As mentioned in a post earlier this week, the Third Major Bombardment of Fort Sumter began on July 7 th… or July 8th…1864, depending on who’s reports you prefer to follow. After sending some desperate messages on July 7, Captain John C. Mitchel at first reported less intense fire on July 8 at 11:35 a.m.:
Fire of the enemy not quite so rapid as yesterday. They ceased firing about 12 o’clock last night, and did not recommence until daylight. Twenty shots fired during the night; 4 missed. There is another gun of large caliber mounted at Wagner this morning.
But by 8:30 p.m., his closing report for the day indicated a significant increase of fire:
Three hundred and forty-six shots fired since daylight; 20 missed. Fire continued slowly from 30-pounder Parrotts. The smallest favors in the shape of laborers thankfully received. The monitors have been loading up, apparently with ammunition.
July 9th, this day 150 years ago, Mitchel first reported at noon with a tally of 52 shots during the night and “firing about as rapid as yesterday.” He also indicated a new heavy Parrott was in place and firing from Morris Island. Later that evening he offered a closing report for the day:
Two hundred and seventy-three shots fired to-day; 27 missed. The gun mounted at Gregg last night is a 200-pounder. A gun mounted at middle battery to-day supposed to be a 100-pounder. Slow firing from 30-pounders now going on.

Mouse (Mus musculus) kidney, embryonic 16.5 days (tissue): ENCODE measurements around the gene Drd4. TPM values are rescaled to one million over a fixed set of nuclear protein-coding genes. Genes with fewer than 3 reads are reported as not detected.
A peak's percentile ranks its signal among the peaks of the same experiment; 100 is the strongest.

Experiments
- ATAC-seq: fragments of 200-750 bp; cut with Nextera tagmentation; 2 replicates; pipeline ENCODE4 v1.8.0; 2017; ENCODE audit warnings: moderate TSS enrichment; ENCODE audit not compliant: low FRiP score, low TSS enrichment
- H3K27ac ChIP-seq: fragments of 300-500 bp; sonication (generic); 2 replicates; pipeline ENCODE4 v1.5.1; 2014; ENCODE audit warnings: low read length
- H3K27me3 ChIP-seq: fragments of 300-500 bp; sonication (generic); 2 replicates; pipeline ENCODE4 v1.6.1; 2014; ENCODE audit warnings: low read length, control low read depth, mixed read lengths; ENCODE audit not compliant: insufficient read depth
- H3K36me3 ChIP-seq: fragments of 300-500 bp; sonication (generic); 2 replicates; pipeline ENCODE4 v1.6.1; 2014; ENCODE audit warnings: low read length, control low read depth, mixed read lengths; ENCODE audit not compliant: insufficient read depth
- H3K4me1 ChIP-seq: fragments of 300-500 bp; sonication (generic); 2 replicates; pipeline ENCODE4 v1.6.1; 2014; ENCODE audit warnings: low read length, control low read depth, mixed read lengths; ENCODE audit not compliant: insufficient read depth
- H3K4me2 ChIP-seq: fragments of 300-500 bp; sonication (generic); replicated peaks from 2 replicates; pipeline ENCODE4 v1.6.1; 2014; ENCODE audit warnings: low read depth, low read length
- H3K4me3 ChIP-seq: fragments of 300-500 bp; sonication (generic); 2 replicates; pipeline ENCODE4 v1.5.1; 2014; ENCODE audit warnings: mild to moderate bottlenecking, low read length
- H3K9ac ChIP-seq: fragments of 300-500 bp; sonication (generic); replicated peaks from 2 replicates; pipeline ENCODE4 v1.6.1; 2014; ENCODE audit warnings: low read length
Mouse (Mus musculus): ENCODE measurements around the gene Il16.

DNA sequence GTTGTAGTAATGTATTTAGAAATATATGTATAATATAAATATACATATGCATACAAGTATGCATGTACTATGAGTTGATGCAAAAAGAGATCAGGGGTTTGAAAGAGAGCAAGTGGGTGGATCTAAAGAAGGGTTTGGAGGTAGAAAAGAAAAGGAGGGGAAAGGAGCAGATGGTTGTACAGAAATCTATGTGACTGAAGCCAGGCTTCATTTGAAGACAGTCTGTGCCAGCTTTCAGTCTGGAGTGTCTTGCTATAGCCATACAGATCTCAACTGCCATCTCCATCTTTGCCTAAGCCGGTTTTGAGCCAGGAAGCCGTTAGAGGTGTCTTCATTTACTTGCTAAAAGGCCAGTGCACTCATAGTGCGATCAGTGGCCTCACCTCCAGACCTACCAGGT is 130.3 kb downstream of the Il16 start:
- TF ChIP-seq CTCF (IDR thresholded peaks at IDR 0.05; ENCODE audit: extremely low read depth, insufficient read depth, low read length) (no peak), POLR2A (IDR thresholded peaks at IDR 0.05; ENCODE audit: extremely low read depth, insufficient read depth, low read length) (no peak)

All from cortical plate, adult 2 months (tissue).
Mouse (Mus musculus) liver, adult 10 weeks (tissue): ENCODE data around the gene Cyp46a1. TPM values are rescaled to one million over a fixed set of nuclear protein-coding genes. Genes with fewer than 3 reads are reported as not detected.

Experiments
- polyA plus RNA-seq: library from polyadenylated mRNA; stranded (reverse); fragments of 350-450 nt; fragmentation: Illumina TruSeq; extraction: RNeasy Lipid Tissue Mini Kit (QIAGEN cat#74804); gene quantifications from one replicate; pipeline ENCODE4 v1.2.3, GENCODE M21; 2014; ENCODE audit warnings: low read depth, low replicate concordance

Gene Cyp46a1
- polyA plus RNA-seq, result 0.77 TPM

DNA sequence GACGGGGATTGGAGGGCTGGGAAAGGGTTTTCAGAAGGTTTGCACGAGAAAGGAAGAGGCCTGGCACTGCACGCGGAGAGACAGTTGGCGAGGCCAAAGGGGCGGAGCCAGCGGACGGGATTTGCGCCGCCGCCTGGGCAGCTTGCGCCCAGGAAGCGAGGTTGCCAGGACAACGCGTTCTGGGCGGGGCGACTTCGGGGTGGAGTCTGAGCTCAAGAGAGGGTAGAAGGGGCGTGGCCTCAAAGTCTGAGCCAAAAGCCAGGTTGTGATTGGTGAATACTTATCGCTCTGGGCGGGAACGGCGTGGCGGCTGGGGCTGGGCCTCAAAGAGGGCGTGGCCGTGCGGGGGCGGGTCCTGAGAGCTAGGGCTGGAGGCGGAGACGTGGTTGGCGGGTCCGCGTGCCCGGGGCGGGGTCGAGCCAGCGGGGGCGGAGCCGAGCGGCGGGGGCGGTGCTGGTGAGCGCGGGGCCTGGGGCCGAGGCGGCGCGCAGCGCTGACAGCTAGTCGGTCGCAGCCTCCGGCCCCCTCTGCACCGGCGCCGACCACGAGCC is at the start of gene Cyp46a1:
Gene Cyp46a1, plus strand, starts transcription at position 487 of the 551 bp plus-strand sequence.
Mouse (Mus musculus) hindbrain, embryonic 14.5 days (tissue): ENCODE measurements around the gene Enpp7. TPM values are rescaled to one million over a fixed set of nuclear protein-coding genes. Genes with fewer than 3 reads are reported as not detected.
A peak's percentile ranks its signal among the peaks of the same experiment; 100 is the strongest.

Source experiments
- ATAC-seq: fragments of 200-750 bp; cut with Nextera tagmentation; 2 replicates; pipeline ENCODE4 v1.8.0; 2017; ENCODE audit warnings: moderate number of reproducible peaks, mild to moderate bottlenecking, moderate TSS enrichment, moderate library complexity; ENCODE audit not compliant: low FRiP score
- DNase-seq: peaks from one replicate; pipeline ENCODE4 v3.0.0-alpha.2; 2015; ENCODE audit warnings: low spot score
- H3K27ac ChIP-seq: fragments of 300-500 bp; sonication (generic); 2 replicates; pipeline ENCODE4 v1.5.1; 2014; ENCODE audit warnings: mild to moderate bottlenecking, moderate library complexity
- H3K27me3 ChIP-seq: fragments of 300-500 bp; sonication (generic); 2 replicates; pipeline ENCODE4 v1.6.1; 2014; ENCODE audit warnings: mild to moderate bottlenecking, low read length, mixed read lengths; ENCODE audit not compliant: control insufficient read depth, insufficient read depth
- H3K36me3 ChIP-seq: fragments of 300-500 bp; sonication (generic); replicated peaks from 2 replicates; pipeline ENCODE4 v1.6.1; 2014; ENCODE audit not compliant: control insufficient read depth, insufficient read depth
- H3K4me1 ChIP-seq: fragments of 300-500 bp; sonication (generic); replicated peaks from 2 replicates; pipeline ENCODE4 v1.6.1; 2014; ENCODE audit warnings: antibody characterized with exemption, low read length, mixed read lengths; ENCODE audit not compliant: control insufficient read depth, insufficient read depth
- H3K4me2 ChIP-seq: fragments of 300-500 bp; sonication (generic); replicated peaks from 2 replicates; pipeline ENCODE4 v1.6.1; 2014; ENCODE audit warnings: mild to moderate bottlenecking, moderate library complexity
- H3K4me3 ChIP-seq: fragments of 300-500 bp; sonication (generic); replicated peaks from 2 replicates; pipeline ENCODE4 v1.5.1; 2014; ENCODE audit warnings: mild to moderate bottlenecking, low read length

So just as with the first bombardment of Sumter the previous summer, the Parrott rifles were the stars in the show.
During the night of July 9-10, 76 shots were fired, mostly mortars, with 28 missing. But Mitchel reported the death of one of the garrison – Private M.D. Howard of the Gist Guard. Later that evening, Mitchel provided the day’s report, indicating a drop in the weight of fires:
One hundred and sixty-four shots fired at fort t0-day; 17 missed; most of them from 200-pounder guns in Gregg and middle battery [Fort Chatfield]. The picket monitor fired 3 shots at fort just after daylight this morning; 2 missed.
An explanation for the slackening fire comes in Major-General John Foster’s report to Washington on July 12, which I quoted in the earlier post. Foster’s intent at first was to simply set back the Confederate efforts to restore the fort’s defensive arrangements. That initial goal accomplished, Foster allowed the gunners some rest while engineers examined the fort – from a distance of course – to determine the best approach for the next round. Foster intended to cut through all the lower embrasures and casemates. He wanted to leave the fort “thoroughly demolished.”
Between the 7th and the 10th, the Federals fired 1,389 rounds at the fort, according to tallies given by Confederates in the fort.
- July 7 – 380 fired during the day, 16 at night; 42 missed – total 438.
- July 8 – 326 fired during the day, 40 fired at night; 32 missed – total 398.
- July 9 – 246 fired during the day, 49 fired at night; 57 missed – total 352.
- July 10 – 147 fired during the day, 25 fired at night; 29 missed – total 201.
But this was just the opening stanzas of a much longer song played through the summer of 1864 … using thousands of whistling projectiles and bursting shells.
(Citations from OR, Series I, Volume 35, Part I, Serial 65, pages 221-222.)